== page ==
Does Leslie Frazier Deserve a New Deal With Vikings?

Zach KruseSenior Analyst IFebruary 14, 2013

ST. LOUIS, MO - DECEMBER 16: Head coach Leslie Frazier of the Minnesota Vikings looks on against the St. Louis Rams during the game at Edward Jones Dome on December 16, 2012 in St. Louis, Missouri. The Vikings won 36-22. (Photo by Joe Robbins/Getty Images)
Joe Robbins/Getty Images

The Minnesota Vikings got the best of both worlds when they exercised a previously unknown option on head coach Leslie Frazier for the 2014 season. 

While originally reported as a contract extension, the Vikings actually did little more than to buy themselves another year in deciding whether Frazier deserves a long-term deal to be the team's head coach. 

In theory, a contract extension requires more money and years. The Vikings simply agreed to enacting the final year in Frazier's original contract. 

Now, Minnesota can enter next season without a lame-duck head coach in the last year of his contact, but also without the monetary commitment that goes into extending the franchise's top man. 

Of course, the front office in Minnesota doesn't have to look far into the past to see how throwing years and money at a coach on a roll can backfire relatively quickly. 

In 2009, the Vikings extended the original five-year deal of former head coach Brad Childress two more years. At the time of the new deal, Minnesota was 9-1 and on its way to a 12-4 season with Brett Favre at quarterback.

That all went up into flames less than a year later.

Despite being under contract through 2013, Childress was canned midway through the 2010 season after the Vikings stumbled—in somewhat embarrassing fashion—to a 3-7 start. Frazier took over as interim head coach and has remained in that role ever since. 

The Childress backfire begs an obvious question: Should the Vikings have handed Frazier—a mild-mannered, well-respected coach—a true extension too? 

After all, Minnesota did improve by seven wins in 2012, going from 3-13 in 2011 to 10-6 last season. Thanks to a Week 17 win over the Green Bay Packers, the Vikings snuck into the postseason as one of the NFL's most unlikely playoff participants. 

Losing quarterback Christian Ponder before the NFC Wild Card game all but eliminated the Vikings a week later, but few would have expected Minnesota to take such a radical jump forward in 2012. In fact, I did not see a single publication that predicted a winning record for the Vikings last season, much less a playoff berth.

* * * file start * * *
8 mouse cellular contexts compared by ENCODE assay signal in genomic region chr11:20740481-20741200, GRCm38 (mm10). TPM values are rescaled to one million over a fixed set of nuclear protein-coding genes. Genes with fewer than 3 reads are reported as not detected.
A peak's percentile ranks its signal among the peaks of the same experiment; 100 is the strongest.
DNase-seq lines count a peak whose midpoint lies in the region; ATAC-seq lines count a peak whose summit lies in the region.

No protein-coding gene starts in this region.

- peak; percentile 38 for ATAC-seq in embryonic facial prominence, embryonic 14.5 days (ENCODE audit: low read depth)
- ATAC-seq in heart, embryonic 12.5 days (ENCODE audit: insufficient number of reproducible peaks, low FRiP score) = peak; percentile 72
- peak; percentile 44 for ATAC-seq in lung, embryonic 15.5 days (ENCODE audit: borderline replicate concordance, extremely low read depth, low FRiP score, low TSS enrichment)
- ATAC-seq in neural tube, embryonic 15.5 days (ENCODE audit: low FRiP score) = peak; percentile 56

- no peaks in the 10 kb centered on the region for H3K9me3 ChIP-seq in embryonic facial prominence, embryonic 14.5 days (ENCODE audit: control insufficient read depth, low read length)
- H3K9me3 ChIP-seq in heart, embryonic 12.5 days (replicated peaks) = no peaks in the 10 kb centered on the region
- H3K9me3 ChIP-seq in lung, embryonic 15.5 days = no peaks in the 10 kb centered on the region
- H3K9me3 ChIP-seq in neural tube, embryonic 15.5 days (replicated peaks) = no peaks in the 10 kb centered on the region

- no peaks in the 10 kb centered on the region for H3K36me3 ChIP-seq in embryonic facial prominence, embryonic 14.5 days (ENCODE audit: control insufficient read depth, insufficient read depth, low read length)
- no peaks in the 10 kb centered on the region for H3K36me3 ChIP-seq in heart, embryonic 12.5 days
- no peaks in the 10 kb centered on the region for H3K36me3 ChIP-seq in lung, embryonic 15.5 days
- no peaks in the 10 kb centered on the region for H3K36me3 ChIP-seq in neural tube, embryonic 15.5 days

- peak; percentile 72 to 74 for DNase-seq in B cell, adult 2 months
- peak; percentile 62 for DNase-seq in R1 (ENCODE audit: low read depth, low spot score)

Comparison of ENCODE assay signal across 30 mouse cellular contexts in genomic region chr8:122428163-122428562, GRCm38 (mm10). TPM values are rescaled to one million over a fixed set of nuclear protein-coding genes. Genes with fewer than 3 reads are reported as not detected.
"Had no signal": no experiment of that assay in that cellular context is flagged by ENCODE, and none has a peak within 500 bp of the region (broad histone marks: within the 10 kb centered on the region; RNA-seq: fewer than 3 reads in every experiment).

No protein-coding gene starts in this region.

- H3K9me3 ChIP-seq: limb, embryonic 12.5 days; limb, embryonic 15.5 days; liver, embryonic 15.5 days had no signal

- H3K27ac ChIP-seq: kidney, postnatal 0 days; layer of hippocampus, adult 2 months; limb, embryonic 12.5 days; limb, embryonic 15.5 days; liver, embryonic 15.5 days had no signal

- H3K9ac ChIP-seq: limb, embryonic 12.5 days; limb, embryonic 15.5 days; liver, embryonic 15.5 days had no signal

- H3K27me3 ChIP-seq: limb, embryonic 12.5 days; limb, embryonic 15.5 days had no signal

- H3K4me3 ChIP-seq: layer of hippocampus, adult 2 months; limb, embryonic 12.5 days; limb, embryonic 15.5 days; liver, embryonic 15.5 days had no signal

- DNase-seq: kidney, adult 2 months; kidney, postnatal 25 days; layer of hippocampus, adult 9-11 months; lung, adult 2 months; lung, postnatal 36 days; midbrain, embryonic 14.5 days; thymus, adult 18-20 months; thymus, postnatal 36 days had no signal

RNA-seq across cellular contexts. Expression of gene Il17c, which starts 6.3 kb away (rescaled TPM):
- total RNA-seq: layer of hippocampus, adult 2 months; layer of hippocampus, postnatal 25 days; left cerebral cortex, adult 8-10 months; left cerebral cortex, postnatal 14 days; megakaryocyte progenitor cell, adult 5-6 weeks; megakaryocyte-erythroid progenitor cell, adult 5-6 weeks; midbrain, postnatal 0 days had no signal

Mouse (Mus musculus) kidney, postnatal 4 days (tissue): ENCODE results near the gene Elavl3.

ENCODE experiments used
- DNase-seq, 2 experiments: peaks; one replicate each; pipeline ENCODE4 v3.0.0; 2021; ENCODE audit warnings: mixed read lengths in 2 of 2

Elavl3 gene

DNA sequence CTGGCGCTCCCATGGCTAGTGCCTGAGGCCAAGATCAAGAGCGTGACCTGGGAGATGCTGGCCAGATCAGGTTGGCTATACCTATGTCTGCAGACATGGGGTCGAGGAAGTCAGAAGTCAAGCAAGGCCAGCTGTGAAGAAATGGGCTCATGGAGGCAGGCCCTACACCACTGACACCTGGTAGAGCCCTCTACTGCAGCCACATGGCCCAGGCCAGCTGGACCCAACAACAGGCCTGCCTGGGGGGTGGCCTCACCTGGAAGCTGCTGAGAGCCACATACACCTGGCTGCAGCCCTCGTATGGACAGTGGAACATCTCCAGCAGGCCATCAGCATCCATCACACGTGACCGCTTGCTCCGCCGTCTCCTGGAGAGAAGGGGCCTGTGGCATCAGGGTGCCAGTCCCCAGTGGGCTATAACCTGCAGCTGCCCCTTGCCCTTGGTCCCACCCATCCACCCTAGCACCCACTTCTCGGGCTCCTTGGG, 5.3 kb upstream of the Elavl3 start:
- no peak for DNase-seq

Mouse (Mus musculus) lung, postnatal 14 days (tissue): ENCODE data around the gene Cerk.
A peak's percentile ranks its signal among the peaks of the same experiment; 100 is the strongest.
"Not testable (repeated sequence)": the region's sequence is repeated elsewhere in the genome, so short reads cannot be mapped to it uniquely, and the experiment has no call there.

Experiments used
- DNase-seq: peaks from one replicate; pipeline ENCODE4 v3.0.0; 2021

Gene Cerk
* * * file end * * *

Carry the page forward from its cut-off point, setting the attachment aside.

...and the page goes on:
While Adrian Peterson's unlikely recovery and subsequent 2,000-yard season was a big factor in that revival, Frazier certainly deserves a heap of credit too.

However, it appears Minnesota is remaining cautious with a new deal. For now. According to the Star Tribune, the Vikings have not opened up discussions with Frazier on a new deal. 

What's the rush? 

Frazier is still under contract for two more seasons. He has contract security through next year, leaving the Vikings a window of time to gather whatever they need to know on a new deal.

In the meantime, Frazier can continue building Minnesota back into a perennial power. With another strong offseason (few talk about the Minnesota drafting Matt Kalil, Harrison Smith and Blair Walsh last April), the Vikings should be expected to compete for the postseason again in 2013. 

If Frazier delivers another satisfactory season, then the Vikings can address his contract next spring. He'll have more than earned an extension in that scenario, and you'd have to assume the Vikings would be more than willing to lock him up with a long-term deal. 

But if Minnesota falls back into the middle of the pack, the Vikings might have to think long and hard about whether or not they want to extend him past 2014. Frazier could enter that season on the hot seat, much like he did in 2012. 

Remember, he is just 16-22 overall as the Vikings head coach. This isn't a Jim Harbaugh situation, where the coach comes in and the team immediately becomes a Super Bowl contender.

The Vikings are still building, and the front office has decided to cautiously oversee that process. By not overreacting now, Minnesota has protected itself at the head coach position through at least next season.

In the end, it's hard to blame a franchise still recovering from burns from putting its hand right back on the heat source. Frazier now has all of 2013 to prove—without a doubt—that he's worth a long-term deal with the Vikings.